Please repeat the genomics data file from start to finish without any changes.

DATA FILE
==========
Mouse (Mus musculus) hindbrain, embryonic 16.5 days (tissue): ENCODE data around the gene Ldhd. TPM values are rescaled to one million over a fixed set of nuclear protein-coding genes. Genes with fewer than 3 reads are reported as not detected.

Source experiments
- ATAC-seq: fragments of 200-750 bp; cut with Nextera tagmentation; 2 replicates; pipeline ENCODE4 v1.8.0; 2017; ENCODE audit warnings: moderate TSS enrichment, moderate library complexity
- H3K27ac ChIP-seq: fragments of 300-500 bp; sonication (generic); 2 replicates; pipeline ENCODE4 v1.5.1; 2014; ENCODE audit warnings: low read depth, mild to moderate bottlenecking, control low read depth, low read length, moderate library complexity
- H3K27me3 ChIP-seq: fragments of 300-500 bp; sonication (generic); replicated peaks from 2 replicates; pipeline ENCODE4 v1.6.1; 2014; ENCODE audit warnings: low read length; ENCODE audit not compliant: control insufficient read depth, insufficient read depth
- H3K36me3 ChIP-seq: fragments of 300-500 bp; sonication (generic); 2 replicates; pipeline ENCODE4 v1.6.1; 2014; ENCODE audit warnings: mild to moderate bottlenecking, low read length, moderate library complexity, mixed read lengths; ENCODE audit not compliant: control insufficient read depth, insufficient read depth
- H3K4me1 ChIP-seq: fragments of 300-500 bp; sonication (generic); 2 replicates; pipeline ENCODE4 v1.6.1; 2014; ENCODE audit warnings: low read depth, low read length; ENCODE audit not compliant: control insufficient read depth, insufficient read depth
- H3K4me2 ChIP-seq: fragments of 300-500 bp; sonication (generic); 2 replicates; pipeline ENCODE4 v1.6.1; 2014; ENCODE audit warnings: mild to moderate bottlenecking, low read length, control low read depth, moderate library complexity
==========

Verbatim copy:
Mouse (Mus musculus) hindbrain, embryonic 16.5 days (tissue): ENCODE data around the gene Ldhd. TPM values are rescaled to one million over a fixed set of nuclear protein-coding genes. Genes with fewer than 3 reads are reported as not detected.

Source experiments
- ATAC-seq: fragments of 200-750 bp; cut with Nextera tagmentation; 2 replicates; pipeline ENCODE4 v1.8.0; 2017; ENCODE audit warnings: moderate TSS enrichment, moderate library complexity
- H3K27ac ChIP-seq: fragments of 300-500 bp; sonication (generic); 2 replicates; pipeline ENCODE4 v1.5.1; 2014; ENCODE audit warnings: low read depth, mild to moderate bottlenecking, control low read depth, low read length, moderate library complexity
- H3K27me3 ChIP-seq: fragments of 300-500 bp; sonication (generic); replicated peaks from 2 replicates; pipeline ENCODE4 v1.6.1; 2014; ENCODE audit warnings: low read length; ENCODE audit not compliant: control insufficient read depth, insufficient read depth
- H3K36me3 ChIP-seq: fragments of 300-500 bp; sonication (generic); 2 replicates; pipeline ENCODE4 v1.6.1; 2014; ENCODE audit warnings: mild to moderate bottlenecking, low read length, moderate library complexity, mixed read lengths; ENCODE audit not compliant: control insufficient read depth, insufficient read depth
- H3K4me1 ChIP-seq: fragments of 300-500 bp; sonication (generic); 2 replicates; pipeline ENCODE4 v1.6.1; 2014; ENCODE audit warnings: low read depth, low read length; ENCODE audit not compliant: control insufficient read depth, insufficient read depth
- H3K4me2 ChIP-seq: fragments of 300-500 bp; sonication (generic); 2 replicates; pipeline ENCODE4 v1.6.1; 2014; ENCODE audit warnings: mild to moderate bottlenecking, low read length, control low read depth, moderate library complexity